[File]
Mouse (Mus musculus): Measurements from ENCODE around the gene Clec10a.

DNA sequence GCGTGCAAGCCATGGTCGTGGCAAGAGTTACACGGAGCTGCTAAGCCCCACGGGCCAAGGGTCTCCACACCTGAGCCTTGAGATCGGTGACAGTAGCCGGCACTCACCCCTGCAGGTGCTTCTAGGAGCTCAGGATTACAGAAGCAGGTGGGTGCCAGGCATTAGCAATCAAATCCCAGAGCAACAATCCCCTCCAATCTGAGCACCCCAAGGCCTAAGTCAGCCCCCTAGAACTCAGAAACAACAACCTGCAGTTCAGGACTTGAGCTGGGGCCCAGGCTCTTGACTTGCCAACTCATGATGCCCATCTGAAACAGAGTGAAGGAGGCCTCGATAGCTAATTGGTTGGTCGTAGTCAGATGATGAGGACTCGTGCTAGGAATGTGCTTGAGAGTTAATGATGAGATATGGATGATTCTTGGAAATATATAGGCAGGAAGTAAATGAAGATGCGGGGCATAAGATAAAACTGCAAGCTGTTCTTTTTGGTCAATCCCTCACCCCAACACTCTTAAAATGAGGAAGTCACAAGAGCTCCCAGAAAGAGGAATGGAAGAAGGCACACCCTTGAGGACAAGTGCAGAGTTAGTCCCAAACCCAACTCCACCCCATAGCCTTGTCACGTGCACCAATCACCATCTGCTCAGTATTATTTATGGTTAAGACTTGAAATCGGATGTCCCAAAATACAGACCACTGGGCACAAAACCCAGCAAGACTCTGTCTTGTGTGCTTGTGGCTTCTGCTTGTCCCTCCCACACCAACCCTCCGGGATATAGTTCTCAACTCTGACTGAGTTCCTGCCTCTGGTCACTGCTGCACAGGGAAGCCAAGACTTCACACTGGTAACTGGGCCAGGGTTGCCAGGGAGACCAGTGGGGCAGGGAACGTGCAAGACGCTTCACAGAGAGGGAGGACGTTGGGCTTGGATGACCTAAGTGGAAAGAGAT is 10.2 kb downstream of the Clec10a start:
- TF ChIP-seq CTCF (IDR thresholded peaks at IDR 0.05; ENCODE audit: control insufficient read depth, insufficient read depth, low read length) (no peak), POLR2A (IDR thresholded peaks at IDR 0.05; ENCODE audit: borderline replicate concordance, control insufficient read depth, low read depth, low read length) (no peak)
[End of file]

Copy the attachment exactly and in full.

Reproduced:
Mouse (Mus musculus): Measurements from ENCODE around the gene Clec10a.

DNA sequence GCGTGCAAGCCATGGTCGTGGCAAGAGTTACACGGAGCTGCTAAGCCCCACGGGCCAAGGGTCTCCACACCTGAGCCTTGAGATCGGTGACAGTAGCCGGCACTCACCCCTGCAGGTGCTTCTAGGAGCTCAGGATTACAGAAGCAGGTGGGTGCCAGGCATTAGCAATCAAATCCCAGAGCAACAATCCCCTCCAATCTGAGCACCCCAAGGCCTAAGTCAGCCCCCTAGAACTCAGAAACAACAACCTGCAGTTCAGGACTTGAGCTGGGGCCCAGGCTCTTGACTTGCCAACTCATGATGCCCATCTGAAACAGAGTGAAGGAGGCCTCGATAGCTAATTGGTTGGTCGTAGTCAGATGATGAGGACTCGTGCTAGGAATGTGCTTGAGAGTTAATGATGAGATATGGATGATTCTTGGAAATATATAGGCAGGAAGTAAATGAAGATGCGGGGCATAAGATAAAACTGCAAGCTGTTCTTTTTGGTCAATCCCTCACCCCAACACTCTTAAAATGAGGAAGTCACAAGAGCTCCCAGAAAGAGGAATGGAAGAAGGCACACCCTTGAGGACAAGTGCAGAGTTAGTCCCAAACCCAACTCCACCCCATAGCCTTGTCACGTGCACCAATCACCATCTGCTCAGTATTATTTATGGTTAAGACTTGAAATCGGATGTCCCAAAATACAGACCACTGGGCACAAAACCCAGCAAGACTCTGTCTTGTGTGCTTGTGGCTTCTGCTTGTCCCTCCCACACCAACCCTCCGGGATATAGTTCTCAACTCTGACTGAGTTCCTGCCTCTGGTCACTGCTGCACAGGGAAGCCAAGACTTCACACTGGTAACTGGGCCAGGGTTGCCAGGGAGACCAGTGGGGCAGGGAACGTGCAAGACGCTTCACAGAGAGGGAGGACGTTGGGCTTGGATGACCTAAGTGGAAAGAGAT is 10.2 kb downstream of the Clec10a start:
- TF ChIP-seq CTCF (IDR thresholded peaks at IDR 0.05; ENCODE audit: control insufficient read depth, insufficient read depth, low read length) (no peak), POLR2A (IDR thresholded peaks at IDR 0.05; ENCODE audit: borderline replicate concordance, control insufficient read depth, low read depth, low read length) (no peak)